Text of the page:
I LOVED the March Hare (Paul Whitemouse)! I loved how frantic he was throughout the movie. He reminded me of one of my favorite people, Kevin's cousin, Shania. She and I giggled and joked through the whole movie about the parallels between the two of them. He was throughly enjoyable even in the desperate times. He provided a wonderful comic relief for the tough moments. The Cheshire Cat (Stephan Fry) was much more clever in this telling than I expected. The Cat has always been a point of fun for me as I had my own Cheshire Cat once upon a time, but her name was Cleo and she was a great deal more silent (to the regular observer) than the clever Cheshire. I barely recognized Stephan Fry's voice during this performance. While I usually enjoy Stephen's natural tone, I loved this new, smoother, deeper sound he gave for the Cat. A wonderful job, Mr. Fry. The Dormouse (Barbara Windsor), The Tweedles (Matt Lucas), and The Caterpillar (the ever marvelous Alan Rickman) all gave wonderful performances. I desired more from each of them and felt that there simply wasn't enough screen time for each. Their characters were very well done and the detail on their animation left me stunned with the quality.
I know I've not gone through all of the characters, and I aplogize if I haven't mentioned your favorite, but I simply must move onto my favorite character of all time. Alice.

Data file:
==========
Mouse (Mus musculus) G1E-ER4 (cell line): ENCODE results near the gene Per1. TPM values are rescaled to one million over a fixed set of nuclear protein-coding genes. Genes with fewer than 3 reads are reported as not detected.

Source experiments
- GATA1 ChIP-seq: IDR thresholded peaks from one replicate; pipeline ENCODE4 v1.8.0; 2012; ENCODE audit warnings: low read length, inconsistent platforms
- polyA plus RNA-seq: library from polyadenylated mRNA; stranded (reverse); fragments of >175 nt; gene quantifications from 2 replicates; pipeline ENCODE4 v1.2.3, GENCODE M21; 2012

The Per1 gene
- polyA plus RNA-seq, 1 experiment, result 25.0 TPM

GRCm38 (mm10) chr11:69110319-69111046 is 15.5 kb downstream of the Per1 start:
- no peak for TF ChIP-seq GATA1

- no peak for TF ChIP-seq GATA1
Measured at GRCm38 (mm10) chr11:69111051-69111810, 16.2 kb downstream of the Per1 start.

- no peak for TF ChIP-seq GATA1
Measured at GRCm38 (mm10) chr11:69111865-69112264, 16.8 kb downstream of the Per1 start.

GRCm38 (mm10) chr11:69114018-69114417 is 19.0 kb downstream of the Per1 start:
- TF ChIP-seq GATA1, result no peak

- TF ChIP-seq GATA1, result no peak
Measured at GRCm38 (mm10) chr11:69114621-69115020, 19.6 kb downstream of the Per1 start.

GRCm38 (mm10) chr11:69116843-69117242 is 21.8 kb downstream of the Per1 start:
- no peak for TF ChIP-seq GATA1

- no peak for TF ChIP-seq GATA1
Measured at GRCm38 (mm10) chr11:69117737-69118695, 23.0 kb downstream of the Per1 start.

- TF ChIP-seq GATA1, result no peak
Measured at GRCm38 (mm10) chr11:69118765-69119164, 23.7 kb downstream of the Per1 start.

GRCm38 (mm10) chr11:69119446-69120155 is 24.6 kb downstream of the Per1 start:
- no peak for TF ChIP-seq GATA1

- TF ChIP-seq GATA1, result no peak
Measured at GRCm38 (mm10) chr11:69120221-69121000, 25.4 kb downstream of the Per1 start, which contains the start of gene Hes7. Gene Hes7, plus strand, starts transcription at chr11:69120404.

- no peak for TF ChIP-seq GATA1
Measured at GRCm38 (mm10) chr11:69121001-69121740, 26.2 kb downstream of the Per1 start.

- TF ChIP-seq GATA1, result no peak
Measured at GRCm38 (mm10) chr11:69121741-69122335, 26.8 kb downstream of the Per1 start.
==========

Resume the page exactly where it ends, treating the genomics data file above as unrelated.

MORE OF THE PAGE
Alice. Well what can I say? The acting was wonderful. Mia Wasikowska was beautiful and dressed in truly amazing costumes. She did a wonderful job. Of course I was seethingly jealous and at first could not admit this as I've always wanted to be Alice in a movie, but indeed she was wonderful. There were times that, as an actress myself, I felt areas of her performance could have been differently and it would have enhanced it, but the look of wonder that she gave off as she traveled through this magical land was exactly on key. I loved the "Six Impossible Things" monologue best. It deffinately showed me that Alice and I have more in common than I remembered.
Overall rating? About as many stars as there are in the sky! I loved the new story line, all the actors and actresses, the visuals were incredibly, I coveted the costumes, and most importantly I felt like I was there. I felt like I was Alice battling the Jabberwock (an impressive addition, if I may add). I ducked when tea cups and scones were tossed about. My heart broke for the Mad Hatter. And I wanted to help these desperate characters in any way possible.
Thank You Disney and Mr Tim Burton for bringing Underland to life. There is no doubt that this movie will be in my collection for many, many years as soon as it comes to DVD.
The Real Alice